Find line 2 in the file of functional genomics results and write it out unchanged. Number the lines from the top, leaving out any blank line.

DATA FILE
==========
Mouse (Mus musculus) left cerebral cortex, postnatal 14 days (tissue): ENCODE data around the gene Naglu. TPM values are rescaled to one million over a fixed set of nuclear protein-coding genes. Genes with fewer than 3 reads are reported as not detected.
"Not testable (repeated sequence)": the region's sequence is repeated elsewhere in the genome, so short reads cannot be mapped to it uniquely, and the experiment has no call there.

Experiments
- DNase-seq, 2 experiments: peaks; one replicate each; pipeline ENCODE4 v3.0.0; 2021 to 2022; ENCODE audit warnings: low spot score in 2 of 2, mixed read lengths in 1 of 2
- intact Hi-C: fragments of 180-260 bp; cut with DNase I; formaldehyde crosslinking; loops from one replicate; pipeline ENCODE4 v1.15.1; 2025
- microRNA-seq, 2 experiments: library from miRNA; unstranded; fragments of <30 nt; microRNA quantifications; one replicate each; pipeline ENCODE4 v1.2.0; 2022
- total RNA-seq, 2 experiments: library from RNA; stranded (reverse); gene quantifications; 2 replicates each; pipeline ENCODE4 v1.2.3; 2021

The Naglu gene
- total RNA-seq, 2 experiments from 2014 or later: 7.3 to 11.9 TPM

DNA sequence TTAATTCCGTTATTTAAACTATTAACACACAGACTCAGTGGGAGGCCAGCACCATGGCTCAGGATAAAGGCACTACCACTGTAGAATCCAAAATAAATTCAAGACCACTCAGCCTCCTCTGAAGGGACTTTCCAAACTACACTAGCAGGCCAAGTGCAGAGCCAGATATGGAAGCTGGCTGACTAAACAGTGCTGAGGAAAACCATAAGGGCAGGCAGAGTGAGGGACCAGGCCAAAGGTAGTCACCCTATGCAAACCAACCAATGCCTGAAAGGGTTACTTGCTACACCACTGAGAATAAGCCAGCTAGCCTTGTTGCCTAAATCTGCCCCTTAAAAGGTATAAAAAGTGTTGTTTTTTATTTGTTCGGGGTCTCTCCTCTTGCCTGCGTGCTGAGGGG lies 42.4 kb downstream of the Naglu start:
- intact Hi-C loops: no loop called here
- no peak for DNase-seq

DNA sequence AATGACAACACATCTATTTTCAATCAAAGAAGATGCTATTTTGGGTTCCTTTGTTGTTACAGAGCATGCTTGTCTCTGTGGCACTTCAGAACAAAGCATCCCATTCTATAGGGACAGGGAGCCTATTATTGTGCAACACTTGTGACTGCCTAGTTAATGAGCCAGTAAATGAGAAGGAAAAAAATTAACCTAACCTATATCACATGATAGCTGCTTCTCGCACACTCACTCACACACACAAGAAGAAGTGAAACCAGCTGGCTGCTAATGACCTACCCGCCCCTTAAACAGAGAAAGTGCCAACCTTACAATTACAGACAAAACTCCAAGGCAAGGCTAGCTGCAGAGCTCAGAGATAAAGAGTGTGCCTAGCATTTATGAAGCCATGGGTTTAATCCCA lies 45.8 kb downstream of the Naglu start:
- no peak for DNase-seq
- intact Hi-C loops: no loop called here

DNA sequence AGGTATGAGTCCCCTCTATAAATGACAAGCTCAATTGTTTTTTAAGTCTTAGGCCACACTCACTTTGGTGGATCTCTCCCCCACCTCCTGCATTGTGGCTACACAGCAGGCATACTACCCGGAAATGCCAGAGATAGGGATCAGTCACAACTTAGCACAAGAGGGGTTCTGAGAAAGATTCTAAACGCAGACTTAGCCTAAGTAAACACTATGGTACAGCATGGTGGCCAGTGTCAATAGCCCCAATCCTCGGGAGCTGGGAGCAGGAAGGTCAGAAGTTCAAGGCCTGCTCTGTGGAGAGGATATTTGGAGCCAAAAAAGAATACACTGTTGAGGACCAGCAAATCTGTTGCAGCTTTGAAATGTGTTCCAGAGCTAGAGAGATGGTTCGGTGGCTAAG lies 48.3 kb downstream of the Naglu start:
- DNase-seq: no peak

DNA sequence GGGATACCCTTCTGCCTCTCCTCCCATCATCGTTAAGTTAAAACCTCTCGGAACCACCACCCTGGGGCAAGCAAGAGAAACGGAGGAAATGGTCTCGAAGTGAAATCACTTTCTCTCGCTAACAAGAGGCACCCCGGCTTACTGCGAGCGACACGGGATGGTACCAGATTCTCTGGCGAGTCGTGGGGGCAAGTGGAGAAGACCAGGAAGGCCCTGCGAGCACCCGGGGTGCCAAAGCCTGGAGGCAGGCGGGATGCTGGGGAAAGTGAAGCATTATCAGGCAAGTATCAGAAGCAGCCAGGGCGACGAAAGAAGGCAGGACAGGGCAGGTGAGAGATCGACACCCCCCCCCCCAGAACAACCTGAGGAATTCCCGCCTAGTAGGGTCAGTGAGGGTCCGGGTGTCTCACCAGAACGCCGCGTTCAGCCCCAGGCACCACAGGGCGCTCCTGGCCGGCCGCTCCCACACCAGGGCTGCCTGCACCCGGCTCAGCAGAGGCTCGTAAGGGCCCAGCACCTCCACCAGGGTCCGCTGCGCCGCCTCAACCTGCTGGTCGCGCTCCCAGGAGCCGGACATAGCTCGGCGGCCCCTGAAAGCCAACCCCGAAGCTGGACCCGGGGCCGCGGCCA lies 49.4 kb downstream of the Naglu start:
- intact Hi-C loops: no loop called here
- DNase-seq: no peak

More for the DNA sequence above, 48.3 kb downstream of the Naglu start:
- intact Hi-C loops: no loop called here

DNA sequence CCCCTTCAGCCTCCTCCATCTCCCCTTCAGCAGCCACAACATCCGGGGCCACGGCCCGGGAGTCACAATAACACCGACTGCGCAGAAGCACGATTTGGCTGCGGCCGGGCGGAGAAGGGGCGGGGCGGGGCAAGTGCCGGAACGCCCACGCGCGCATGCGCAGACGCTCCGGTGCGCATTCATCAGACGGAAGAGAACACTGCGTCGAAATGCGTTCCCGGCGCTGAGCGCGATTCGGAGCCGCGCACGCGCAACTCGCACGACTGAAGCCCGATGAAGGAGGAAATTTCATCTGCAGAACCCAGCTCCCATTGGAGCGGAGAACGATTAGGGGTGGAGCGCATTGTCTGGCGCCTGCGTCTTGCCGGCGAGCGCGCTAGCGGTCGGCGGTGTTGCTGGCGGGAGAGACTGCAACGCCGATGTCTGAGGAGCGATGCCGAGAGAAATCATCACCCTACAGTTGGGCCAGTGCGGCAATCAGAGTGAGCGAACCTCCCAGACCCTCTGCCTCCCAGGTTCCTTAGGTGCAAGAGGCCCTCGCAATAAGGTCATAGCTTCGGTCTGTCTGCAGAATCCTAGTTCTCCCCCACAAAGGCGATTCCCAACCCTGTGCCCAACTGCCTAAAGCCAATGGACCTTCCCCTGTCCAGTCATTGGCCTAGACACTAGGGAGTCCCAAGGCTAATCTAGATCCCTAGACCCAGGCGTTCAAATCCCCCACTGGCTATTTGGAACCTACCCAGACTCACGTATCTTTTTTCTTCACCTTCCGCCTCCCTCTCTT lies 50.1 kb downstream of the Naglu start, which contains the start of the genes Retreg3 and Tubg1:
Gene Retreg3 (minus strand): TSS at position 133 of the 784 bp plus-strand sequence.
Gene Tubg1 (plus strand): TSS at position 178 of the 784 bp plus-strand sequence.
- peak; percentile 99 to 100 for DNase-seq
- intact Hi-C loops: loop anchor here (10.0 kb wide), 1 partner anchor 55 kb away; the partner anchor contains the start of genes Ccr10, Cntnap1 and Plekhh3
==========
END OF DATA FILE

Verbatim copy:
"Not testable (repeated sequence)": the region's sequence is repeated elsewhere in the genome, so short reads cannot be mapped to it uniquely, and the experiment has no call there.